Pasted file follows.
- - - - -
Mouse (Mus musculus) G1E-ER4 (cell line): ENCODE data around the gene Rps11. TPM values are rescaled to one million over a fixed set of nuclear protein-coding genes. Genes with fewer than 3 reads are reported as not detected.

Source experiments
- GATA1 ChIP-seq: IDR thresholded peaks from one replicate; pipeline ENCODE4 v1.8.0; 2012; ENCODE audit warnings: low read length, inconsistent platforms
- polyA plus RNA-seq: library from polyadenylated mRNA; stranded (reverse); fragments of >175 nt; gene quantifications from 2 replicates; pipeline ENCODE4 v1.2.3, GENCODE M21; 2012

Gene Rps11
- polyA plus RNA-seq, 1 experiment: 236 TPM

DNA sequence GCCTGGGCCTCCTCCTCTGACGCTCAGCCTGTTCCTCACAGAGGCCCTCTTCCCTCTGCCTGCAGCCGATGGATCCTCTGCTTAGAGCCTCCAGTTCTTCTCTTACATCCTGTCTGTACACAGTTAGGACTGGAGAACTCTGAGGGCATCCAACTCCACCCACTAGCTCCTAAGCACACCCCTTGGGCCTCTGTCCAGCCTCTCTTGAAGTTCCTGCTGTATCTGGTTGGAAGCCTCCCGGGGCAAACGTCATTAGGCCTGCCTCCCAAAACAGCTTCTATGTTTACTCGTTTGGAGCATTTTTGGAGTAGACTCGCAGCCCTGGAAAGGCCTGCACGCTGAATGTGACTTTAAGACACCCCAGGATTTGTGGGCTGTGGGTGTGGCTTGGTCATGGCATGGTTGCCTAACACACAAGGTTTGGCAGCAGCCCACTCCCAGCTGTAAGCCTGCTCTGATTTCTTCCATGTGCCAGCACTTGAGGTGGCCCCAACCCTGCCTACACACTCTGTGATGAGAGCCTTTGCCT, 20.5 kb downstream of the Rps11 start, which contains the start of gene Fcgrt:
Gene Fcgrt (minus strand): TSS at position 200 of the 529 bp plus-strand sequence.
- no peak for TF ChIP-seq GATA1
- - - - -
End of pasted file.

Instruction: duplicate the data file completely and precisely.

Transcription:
Mouse (Mus musculus) G1E-ER4 (cell line): ENCODE data around the gene Rps11. TPM values are rescaled to one million over a fixed set of nuclear protein-coding genes. Genes with fewer than 3 reads are reported as not detected.

Source experiments
- GATA1 ChIP-seq: IDR thresholded peaks from one replicate; pipeline ENCODE4 v1.8.0; 2012; ENCODE audit warnings: low read length, inconsistent platforms
- polyA plus RNA-seq: library from polyadenylated mRNA; stranded (reverse); fragments of >175 nt; gene quantifications from 2 replicates; pipeline ENCODE4 v1.2.3, GENCODE M21; 2012

Gene Rps11
- polyA plus RNA-seq, 1 experiment: 236 TPM

DNA sequence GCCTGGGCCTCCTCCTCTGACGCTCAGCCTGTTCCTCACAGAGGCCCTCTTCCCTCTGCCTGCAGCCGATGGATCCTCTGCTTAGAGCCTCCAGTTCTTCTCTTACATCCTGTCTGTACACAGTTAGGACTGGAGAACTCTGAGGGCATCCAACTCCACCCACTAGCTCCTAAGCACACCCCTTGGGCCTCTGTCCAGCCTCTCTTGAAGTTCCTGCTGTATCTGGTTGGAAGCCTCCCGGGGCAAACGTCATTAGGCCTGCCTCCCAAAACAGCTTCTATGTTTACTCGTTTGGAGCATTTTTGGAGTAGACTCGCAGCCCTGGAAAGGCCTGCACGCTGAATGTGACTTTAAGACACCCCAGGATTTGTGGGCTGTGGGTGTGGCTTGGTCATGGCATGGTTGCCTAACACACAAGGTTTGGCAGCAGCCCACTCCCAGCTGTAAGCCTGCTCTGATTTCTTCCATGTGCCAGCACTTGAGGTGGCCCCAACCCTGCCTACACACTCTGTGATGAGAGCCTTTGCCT, 20.5 kb downstream of the Rps11 start, which contains the start of gene Fcgrt:
Gene Fcgrt (minus strand): TSS at position 200 of the 529 bp plus-strand sequence.
- no peak for TF ChIP-seq GATA1